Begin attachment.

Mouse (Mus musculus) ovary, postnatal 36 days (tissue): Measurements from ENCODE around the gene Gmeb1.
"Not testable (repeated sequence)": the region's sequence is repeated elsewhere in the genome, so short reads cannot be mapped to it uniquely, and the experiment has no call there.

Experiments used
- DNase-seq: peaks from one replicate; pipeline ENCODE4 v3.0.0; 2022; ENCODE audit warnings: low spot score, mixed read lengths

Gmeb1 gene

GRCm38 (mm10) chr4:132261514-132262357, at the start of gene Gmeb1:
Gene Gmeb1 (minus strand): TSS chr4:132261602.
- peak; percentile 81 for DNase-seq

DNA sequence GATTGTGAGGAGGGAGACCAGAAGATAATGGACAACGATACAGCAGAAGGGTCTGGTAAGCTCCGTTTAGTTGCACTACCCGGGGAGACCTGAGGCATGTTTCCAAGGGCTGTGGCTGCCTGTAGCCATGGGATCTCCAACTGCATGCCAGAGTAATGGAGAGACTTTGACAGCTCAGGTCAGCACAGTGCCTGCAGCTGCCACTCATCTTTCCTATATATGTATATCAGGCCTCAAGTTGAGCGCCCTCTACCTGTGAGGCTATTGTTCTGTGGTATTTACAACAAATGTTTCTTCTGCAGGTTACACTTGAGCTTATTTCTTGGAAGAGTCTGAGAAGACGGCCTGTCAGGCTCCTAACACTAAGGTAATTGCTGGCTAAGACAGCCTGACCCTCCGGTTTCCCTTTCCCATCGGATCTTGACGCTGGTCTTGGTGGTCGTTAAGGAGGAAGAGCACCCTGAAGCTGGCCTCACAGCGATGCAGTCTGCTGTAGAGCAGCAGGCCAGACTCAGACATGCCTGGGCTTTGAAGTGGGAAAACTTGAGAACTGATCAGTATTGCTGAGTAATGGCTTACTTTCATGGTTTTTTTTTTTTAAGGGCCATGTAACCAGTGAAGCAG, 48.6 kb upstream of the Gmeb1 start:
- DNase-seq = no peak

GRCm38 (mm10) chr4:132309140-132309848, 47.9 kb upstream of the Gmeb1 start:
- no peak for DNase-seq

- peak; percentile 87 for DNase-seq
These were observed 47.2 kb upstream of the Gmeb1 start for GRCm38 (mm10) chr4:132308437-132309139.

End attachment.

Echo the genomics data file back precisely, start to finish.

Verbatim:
Mouse (Mus musculus) ovary, postnatal 36 days (tissue): Measurements from ENCODE around the gene Gmeb1.
"Not testable (repeated sequence)": the region's sequence is repeated elsewhere in the genome, so short reads cannot be mapped to it uniquely, and the experiment has no call there.

Experiments used
- DNase-seq: peaks from one replicate; pipeline ENCODE4 v3.0.0; 2022; ENCODE audit warnings: low spot score, mixed read lengths

Gmeb1 gene

GRCm38 (mm10) chr4:132261514-132262357, at the start of gene Gmeb1:
Gene Gmeb1 (minus strand): TSS chr4:132261602.
- peak; percentile 81 for DNase-seq

DNA sequence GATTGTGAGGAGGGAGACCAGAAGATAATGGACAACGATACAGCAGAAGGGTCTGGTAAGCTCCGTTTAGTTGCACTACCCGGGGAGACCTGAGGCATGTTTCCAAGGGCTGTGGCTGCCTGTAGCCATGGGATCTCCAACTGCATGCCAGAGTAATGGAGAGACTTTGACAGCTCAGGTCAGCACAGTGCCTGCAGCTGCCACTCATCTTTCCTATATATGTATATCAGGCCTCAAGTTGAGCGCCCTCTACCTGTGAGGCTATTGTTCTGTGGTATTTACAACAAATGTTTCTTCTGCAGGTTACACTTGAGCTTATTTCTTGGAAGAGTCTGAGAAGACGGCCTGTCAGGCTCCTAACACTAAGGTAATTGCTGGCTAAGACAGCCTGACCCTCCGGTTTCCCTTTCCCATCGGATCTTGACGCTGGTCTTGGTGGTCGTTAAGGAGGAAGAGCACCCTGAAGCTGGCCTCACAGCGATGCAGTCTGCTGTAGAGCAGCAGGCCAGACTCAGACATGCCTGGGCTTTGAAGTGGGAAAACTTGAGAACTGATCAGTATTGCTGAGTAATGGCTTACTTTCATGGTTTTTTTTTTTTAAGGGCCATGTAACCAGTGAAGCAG, 48.6 kb upstream of the Gmeb1 start:
- DNase-seq = no peak

GRCm38 (mm10) chr4:132309140-132309848, 47.9 kb upstream of the Gmeb1 start:
- no peak for DNase-seq

- peak; percentile 87 for DNase-seq
These were observed 47.2 kb upstream of the Gmeb1 start for GRCm38 (mm10) chr4:132308437-132309139.